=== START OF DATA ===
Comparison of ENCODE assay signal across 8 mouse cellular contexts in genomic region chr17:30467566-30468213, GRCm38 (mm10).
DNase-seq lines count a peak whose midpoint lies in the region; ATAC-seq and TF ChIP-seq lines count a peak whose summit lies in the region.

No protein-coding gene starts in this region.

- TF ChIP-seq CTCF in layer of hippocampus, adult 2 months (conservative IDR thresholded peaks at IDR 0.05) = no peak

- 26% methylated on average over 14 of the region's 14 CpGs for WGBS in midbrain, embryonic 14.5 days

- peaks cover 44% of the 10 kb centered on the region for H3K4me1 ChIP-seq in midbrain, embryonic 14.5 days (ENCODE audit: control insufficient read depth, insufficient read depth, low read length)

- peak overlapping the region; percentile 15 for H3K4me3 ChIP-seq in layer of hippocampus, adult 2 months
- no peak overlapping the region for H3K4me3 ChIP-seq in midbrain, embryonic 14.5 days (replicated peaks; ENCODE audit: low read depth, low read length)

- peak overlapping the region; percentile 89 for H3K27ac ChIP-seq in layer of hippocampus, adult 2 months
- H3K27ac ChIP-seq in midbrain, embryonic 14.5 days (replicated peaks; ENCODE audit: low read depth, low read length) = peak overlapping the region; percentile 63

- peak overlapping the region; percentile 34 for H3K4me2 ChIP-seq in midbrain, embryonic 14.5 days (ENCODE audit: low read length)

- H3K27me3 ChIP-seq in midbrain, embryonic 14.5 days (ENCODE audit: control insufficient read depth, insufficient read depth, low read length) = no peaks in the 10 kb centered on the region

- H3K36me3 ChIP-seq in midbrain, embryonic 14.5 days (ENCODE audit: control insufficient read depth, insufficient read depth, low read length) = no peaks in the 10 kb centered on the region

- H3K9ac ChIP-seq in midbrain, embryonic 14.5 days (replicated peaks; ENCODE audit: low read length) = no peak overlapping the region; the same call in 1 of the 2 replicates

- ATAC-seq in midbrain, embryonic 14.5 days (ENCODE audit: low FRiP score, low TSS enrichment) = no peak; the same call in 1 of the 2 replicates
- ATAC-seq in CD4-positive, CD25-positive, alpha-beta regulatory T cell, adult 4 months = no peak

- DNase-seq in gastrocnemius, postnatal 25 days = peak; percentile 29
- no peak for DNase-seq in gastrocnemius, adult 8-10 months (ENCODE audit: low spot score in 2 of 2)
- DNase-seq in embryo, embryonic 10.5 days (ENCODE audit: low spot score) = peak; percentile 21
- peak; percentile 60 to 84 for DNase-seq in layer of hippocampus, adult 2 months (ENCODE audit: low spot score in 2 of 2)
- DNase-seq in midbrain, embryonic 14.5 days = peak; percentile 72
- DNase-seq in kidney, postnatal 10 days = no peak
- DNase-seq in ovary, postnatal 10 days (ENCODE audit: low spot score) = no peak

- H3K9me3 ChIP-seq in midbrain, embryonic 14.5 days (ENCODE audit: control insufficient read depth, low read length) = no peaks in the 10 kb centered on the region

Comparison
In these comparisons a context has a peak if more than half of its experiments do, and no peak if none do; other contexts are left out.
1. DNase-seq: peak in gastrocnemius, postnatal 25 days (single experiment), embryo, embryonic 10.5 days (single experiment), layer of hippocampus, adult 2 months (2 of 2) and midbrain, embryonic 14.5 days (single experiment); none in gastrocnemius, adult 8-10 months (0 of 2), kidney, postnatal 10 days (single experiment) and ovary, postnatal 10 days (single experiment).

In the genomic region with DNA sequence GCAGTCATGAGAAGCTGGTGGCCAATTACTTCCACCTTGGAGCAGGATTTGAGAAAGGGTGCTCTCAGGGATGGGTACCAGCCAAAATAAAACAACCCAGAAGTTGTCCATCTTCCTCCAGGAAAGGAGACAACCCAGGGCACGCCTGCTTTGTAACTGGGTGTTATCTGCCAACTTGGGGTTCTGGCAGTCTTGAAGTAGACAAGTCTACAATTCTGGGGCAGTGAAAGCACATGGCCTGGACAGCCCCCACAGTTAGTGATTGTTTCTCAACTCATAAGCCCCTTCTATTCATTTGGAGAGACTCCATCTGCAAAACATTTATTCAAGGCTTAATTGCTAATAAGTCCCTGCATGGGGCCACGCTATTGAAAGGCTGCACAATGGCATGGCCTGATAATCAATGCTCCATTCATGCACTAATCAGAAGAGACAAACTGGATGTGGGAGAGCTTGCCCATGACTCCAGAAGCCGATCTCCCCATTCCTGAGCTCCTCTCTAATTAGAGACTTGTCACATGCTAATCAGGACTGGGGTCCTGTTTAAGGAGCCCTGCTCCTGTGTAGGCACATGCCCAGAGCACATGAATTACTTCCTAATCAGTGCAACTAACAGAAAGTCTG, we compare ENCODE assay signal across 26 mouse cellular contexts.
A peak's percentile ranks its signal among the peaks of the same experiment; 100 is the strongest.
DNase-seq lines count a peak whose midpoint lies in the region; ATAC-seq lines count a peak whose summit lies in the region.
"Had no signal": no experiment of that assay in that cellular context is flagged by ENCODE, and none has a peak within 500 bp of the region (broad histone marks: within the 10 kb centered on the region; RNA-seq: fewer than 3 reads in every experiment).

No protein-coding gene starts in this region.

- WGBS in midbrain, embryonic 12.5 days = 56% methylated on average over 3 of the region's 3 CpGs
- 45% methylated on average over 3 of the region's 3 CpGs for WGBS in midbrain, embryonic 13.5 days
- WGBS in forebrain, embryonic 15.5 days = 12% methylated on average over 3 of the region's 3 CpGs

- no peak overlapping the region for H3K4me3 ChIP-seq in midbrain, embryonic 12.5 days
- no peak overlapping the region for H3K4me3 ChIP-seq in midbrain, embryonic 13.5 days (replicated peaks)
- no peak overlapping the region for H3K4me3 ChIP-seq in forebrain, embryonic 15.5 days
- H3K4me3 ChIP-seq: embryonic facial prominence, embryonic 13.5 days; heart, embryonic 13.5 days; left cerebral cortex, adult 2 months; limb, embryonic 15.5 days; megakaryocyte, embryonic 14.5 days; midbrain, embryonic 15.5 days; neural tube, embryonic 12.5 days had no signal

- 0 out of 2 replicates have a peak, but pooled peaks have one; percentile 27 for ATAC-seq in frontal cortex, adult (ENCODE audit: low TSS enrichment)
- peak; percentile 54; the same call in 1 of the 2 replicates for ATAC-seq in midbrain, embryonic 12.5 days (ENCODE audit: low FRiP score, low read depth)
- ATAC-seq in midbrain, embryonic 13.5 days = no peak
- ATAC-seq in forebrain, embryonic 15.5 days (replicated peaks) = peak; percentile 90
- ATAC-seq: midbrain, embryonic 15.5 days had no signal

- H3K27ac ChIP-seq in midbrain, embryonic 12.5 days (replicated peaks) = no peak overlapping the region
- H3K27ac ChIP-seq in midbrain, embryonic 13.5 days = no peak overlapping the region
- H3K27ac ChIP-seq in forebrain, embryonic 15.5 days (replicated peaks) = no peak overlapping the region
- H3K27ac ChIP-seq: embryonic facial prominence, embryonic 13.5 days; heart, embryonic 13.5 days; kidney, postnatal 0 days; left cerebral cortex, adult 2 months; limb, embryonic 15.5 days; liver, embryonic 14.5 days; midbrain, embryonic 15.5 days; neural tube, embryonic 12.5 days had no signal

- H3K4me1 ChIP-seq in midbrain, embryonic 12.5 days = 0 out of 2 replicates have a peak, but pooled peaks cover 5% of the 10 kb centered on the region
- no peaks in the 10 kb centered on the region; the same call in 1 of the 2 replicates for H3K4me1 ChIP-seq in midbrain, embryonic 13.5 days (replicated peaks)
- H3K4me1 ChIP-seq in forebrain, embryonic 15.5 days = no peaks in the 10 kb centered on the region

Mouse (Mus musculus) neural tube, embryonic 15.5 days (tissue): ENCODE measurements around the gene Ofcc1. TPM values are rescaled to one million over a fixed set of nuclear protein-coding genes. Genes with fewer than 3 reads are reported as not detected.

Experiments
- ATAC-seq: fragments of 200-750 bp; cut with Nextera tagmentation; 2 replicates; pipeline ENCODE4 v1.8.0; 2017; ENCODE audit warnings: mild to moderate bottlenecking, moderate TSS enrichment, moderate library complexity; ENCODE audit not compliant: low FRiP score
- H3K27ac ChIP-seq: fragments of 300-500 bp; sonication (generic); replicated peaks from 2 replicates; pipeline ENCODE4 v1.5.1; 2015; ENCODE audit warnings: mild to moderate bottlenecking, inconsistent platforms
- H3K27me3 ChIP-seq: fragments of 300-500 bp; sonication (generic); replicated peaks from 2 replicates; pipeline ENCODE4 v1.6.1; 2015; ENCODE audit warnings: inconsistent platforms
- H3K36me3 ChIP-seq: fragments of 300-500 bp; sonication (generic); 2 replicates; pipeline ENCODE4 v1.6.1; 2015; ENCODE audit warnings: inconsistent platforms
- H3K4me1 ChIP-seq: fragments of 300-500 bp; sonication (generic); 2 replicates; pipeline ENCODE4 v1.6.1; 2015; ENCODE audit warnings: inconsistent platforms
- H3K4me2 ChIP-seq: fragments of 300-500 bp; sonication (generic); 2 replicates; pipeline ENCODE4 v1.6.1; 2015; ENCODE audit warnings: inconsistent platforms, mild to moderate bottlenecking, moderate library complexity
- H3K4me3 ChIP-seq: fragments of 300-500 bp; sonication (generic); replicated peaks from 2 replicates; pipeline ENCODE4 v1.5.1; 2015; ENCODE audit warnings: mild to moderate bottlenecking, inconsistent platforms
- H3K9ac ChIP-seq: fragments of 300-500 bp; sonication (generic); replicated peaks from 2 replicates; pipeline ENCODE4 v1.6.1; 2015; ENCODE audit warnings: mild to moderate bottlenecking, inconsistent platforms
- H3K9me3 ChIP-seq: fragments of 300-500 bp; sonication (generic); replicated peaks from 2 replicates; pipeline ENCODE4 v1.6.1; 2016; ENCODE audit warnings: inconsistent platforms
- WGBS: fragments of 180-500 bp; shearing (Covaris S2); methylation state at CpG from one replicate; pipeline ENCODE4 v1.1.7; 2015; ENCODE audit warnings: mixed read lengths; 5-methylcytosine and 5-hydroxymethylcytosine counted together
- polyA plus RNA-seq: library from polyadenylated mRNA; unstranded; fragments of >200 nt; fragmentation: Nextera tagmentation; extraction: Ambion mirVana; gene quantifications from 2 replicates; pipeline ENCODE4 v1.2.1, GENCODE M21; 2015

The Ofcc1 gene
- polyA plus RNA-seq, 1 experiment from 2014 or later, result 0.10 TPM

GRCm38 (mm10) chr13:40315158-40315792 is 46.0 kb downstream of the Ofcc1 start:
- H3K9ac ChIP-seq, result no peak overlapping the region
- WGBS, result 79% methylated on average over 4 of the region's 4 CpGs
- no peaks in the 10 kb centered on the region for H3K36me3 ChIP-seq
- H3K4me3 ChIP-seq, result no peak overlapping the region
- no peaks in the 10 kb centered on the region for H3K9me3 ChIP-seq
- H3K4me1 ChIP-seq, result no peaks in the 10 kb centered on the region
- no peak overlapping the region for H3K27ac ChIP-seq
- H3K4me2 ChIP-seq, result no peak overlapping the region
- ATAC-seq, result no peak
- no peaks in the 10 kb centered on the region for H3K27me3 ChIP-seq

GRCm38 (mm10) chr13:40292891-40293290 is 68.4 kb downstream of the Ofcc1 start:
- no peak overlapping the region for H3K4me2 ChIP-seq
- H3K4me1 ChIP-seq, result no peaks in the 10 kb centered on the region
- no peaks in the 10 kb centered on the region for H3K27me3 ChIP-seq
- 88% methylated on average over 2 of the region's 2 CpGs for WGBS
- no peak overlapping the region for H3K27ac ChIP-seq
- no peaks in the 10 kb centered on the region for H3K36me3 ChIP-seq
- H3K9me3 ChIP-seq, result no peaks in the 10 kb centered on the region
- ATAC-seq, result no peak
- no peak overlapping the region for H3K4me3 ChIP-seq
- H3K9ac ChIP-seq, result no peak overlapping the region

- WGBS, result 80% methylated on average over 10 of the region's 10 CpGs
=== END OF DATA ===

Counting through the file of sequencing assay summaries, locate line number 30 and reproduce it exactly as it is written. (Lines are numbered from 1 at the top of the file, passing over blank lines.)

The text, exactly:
DNase-seq lines count a peak whose midpoint lies in the region; ATAC-seq lines count a peak whose summit lies in the region.